A few other writing-focused apps I plan to use more often are Aeon Timeline and Scapple, the latter from Literature and Latte which produces Scrivener. I own both, but have not yet put either into committed use.
Finally, I want to recommend the Affinity graphics suite. I’m a long-time Adobe user and have instructed dozens of workshops for Photoshop and Illustrator, but still gave the suite the boot last year. Paying a monthly or yearly fee for tools I use inconsistently was a waste. It hasn’t been the easiest transition, but I’ve found the suite capable. Black Friday pricing brought the cost of Photo, Designer, and Publisher to $105 for the set. That’s just a hell of a deal by comparison. If you’re not a professional with a need to work with industry standard applications, Affinity’s suite is a no-brainer. And the workflow is similar enough the switch from Adobe won’t be an uphill climb.
When and Where
My mainstay is the old “butt in chair, hands on keyboard” mentality. I’m fortunate (though it is a mixed bag) to be a stay-at-home dad. I’m just not very good at downtime, so I take on projects such as building a fancy bunk bed or enclosing the landing and stairs of our back deck-which takes approximately four billion man-hours and ends with me down a pound of knuckle skin after snipping vinyl siding by hand.
No one can say I don’t bleed for my projects.
On normal days, I wake up, see the kids off, have breakfast, then insert my butt in THE chair. My weekends are similar when possible. I like to get in a solid 4 hours of writing each day, but I’m sad to say this hasn’t been possible the last few years. At least not for any duration.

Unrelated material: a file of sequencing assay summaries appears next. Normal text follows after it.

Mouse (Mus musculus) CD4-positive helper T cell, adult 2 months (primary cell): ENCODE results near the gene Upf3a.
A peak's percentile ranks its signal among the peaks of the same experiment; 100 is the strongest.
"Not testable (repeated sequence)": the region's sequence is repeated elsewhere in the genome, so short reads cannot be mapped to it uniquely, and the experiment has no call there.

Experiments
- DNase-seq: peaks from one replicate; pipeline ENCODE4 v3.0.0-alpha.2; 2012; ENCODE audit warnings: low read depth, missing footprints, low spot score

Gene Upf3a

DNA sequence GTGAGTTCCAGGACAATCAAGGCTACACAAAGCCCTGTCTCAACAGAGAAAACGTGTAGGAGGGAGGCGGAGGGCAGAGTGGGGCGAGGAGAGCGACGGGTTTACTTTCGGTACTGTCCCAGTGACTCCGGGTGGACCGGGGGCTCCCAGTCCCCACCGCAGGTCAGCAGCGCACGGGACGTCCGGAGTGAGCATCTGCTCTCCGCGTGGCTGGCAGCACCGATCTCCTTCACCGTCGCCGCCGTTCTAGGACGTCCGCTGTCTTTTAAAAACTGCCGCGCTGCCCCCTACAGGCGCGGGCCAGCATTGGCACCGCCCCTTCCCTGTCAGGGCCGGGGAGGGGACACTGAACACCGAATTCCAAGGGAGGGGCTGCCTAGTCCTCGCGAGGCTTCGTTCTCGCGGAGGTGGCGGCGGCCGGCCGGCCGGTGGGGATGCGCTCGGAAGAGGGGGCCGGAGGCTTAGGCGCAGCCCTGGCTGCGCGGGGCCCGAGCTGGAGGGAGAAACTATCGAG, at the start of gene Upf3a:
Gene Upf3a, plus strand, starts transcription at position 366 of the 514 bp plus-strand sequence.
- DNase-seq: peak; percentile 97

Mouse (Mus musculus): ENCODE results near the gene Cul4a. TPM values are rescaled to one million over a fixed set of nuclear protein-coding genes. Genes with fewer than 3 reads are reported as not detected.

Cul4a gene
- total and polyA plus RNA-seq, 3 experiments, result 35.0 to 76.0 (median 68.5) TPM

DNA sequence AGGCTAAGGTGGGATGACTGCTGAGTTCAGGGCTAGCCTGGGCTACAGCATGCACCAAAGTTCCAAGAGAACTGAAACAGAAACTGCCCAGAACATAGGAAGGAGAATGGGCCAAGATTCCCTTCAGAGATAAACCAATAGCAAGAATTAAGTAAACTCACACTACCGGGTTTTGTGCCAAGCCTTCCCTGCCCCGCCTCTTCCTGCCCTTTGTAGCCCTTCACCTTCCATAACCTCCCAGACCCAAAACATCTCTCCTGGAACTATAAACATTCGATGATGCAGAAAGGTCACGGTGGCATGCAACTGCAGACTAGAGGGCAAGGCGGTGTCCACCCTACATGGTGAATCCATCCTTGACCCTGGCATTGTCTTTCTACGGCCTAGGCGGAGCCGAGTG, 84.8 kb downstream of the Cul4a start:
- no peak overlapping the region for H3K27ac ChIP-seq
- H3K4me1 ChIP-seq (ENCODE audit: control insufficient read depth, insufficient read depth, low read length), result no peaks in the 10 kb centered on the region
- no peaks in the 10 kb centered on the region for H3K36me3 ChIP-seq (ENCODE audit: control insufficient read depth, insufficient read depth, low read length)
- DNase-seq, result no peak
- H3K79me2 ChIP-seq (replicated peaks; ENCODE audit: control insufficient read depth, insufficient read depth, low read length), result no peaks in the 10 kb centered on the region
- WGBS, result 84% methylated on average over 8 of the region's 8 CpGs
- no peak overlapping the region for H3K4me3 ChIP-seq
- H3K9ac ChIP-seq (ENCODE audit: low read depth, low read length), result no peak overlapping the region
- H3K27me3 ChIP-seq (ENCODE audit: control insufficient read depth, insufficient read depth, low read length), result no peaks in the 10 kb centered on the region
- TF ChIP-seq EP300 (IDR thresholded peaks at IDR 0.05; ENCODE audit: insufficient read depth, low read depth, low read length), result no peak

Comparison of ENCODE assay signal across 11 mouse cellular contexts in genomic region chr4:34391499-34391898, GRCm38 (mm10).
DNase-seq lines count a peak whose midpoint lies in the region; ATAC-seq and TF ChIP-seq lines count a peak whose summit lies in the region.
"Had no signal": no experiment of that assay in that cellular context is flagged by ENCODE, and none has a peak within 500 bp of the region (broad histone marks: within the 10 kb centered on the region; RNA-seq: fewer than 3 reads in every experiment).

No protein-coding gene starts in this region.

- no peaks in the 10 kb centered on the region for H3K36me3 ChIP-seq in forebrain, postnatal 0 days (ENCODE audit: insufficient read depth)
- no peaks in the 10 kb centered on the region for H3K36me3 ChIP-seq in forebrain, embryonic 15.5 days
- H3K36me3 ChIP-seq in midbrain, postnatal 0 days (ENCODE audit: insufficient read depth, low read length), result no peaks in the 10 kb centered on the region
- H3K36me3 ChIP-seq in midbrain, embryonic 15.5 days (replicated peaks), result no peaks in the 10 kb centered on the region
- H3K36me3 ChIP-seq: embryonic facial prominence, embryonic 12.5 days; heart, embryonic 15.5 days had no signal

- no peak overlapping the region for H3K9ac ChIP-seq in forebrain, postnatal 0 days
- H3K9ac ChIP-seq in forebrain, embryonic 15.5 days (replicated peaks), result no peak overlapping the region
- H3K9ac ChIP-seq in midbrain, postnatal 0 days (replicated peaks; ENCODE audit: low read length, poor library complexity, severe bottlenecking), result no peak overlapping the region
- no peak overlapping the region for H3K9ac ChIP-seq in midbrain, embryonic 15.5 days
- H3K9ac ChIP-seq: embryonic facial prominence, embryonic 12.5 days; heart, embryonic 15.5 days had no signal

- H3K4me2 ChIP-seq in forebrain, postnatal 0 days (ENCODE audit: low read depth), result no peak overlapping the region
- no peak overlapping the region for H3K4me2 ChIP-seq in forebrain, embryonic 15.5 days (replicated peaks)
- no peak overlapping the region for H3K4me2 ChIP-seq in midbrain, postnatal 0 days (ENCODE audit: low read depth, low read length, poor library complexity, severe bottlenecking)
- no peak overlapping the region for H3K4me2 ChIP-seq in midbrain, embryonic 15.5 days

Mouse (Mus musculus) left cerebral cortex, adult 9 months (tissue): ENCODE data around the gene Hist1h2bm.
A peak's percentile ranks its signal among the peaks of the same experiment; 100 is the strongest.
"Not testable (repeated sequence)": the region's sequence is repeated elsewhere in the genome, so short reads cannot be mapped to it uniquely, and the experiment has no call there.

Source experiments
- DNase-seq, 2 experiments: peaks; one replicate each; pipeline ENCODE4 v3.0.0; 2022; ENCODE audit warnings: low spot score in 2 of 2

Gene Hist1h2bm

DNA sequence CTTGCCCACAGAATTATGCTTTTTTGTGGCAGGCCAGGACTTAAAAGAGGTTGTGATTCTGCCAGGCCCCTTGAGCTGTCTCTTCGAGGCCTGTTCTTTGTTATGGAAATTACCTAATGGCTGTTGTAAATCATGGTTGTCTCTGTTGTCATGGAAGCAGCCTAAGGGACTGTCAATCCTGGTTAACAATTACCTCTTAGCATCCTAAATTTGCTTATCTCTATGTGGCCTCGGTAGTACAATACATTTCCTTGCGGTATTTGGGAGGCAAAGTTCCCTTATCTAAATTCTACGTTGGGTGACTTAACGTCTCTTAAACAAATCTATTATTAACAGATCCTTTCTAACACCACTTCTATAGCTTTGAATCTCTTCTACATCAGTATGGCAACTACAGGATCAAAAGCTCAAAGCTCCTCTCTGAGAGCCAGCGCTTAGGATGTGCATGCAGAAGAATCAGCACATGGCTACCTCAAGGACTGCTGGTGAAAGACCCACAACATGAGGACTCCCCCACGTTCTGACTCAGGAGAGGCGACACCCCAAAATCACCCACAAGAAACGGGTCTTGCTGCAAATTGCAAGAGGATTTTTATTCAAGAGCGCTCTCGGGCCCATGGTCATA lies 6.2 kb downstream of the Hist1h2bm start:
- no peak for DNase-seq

And that has been a problem. Partly because the lack of progress becomes a hurdle to believing progress is even possible. But also because too much time between writing erodes memory of both story details and best practices. For the latter, I constantly remind myself it’s not always about time. Two hours in one place might not be as effective as an hour in another.
So while I spend the bulk of my time at home, at my writing station, I also use my laptop to escape. This works when switching gears or for a fresh perspective, and giving my body a break by sitting in a different position.
A practice I somehow forgot was taking a morning every week or two for a bird’s-eye view of my plans. This used to include an hour or two at the Barnes and Noble cafe followed by lunch at a nearby favorite spot. Sad to say, the restaurant moved too far away for casual access. And I have not yet found another to fit my need (good food at a fair price that isn’t too busy between 11:00 and Noon).
Since that realization, I have visited BN twice. I leave my laptop at home and only take my iPad to review material. Both visits paid dividends because I can’t do house projects or wrote, only think by cutting myself off from those overriding distractions.
As mentioned above, I prefer Scrivener and all original work begins there. My old method was Edit/Write, meaning start the day by editing the last bit of writing before moving on. I really liked this process and plan to re-implement going forward.